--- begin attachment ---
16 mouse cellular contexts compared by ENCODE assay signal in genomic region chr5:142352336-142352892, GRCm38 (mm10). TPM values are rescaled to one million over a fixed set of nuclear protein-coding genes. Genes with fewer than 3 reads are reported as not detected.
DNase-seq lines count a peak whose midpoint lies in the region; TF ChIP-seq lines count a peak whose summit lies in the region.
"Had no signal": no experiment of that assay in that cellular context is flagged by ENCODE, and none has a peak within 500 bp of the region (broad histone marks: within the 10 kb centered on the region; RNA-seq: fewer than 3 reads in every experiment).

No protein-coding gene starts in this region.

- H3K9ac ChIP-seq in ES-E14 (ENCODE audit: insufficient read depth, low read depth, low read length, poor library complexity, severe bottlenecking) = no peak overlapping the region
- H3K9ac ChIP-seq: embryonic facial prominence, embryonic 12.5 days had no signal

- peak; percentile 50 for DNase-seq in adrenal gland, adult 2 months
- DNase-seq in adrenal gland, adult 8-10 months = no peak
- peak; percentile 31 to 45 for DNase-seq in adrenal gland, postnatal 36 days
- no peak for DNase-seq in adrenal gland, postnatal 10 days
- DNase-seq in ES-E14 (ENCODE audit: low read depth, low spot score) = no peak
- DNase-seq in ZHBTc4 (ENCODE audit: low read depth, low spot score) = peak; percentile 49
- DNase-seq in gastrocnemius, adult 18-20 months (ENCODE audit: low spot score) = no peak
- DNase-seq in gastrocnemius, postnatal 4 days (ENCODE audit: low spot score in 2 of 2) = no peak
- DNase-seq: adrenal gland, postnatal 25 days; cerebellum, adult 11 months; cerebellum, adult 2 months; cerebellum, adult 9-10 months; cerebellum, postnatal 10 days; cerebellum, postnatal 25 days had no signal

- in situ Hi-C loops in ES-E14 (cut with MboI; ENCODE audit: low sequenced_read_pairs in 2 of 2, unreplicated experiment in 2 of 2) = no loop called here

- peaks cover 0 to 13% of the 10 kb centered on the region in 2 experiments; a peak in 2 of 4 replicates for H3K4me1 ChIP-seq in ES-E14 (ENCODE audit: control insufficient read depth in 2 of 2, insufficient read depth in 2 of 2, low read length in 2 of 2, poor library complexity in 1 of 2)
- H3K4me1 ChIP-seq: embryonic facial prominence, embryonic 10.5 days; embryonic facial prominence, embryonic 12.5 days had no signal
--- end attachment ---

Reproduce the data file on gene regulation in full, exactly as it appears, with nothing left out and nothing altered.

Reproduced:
16 mouse cellular contexts compared by ENCODE assay signal in genomic region chr5:142352336-142352892, GRCm38 (mm10). TPM values are rescaled to one million over a fixed set of nuclear protein-coding genes. Genes with fewer than 3 reads are reported as not detected.
DNase-seq lines count a peak whose midpoint lies in the region; TF ChIP-seq lines count a peak whose summit lies in the region.
"Had no signal": no experiment of that assay in that cellular context is flagged by ENCODE, and none has a peak within 500 bp of the region (broad histone marks: within the 10 kb centered on the region; RNA-seq: fewer than 3 reads in every experiment).

No protein-coding gene starts in this region.

- H3K9ac ChIP-seq in ES-E14 (ENCODE audit: insufficient read depth, low read depth, low read length, poor library complexity, severe bottlenecking) = no peak overlapping the region
- H3K9ac ChIP-seq: embryonic facial prominence, embryonic 12.5 days had no signal

- peak; percentile 50 for DNase-seq in adrenal gland, adult 2 months
- DNase-seq in adrenal gland, adult 8-10 months = no peak
- peak; percentile 31 to 45 for DNase-seq in adrenal gland, postnatal 36 days
- no peak for DNase-seq in adrenal gland, postnatal 10 days
- DNase-seq in ES-E14 (ENCODE audit: low read depth, low spot score) = no peak
- DNase-seq in ZHBTc4 (ENCODE audit: low read depth, low spot score) = peak; percentile 49
- DNase-seq in gastrocnemius, adult 18-20 months (ENCODE audit: low spot score) = no peak
- DNase-seq in gastrocnemius, postnatal 4 days (ENCODE audit: low spot score in 2 of 2) = no peak
- DNase-seq: adrenal gland, postnatal 25 days; cerebellum, adult 11 months; cerebellum, adult 2 months; cerebellum, adult 9-10 months; cerebellum, postnatal 10 days; cerebellum, postnatal 25 days had no signal

- in situ Hi-C loops in ES-E14 (cut with MboI; ENCODE audit: low sequenced_read_pairs in 2 of 2, unreplicated experiment in 2 of 2) = no loop called here

- peaks cover 0 to 13% of the 10 kb centered on the region in 2 experiments; a peak in 2 of 4 replicates for H3K4me1 ChIP-seq in ES-E14 (ENCODE audit: control insufficient read depth in 2 of 2, insufficient read depth in 2 of 2, low read length in 2 of 2, poor library complexity in 1 of 2)
- H3K4me1 ChIP-seq: embryonic facial prominence, embryonic 10.5 days; embryonic facial prominence, embryonic 12.5 days had no signal